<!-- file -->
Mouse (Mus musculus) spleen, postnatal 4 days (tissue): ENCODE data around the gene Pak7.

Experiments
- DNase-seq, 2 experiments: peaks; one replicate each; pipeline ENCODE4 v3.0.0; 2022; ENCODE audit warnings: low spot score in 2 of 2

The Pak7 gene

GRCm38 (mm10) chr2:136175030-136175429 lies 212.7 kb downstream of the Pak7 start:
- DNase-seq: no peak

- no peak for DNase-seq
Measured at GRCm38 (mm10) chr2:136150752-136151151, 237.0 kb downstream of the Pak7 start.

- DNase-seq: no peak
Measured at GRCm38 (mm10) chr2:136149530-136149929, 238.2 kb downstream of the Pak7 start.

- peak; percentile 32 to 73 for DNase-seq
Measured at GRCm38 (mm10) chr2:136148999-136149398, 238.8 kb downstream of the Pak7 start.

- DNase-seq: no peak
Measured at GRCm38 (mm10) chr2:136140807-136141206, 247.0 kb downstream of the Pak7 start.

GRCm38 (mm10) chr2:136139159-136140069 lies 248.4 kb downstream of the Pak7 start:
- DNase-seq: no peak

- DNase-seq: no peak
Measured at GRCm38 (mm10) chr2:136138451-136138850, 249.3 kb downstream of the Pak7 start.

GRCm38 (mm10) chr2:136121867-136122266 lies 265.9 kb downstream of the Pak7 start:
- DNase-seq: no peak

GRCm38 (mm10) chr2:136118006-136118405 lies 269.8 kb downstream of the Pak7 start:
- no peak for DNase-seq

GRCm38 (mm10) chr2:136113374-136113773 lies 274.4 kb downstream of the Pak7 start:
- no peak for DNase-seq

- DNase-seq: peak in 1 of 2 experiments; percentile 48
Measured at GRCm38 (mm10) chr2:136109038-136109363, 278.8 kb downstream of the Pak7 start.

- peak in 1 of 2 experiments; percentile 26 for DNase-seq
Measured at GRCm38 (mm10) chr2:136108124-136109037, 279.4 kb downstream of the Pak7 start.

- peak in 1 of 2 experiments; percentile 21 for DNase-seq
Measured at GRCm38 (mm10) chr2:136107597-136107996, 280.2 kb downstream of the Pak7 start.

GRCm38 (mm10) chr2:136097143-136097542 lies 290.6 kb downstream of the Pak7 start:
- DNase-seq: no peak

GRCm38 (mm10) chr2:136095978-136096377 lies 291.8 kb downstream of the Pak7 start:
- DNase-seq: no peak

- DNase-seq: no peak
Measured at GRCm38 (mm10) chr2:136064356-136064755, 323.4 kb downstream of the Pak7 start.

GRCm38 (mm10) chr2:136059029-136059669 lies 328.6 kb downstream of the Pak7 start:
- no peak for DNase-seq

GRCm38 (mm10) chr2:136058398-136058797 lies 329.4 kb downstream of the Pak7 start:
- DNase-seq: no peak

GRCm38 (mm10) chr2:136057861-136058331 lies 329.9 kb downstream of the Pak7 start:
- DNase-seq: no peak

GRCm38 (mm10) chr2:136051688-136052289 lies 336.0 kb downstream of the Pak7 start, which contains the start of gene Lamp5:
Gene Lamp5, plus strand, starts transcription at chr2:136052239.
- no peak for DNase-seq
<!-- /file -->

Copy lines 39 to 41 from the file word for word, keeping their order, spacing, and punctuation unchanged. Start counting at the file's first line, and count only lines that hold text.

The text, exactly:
GRCm38 (mm10) chr2:136058398-136058797 lies 329.4 kb downstream of the Pak7 start:
- DNase-seq: no peak

GRCm38 (mm10) chr2:136057861-136058331 lies 329.9 kb downstream of the Pak7 start: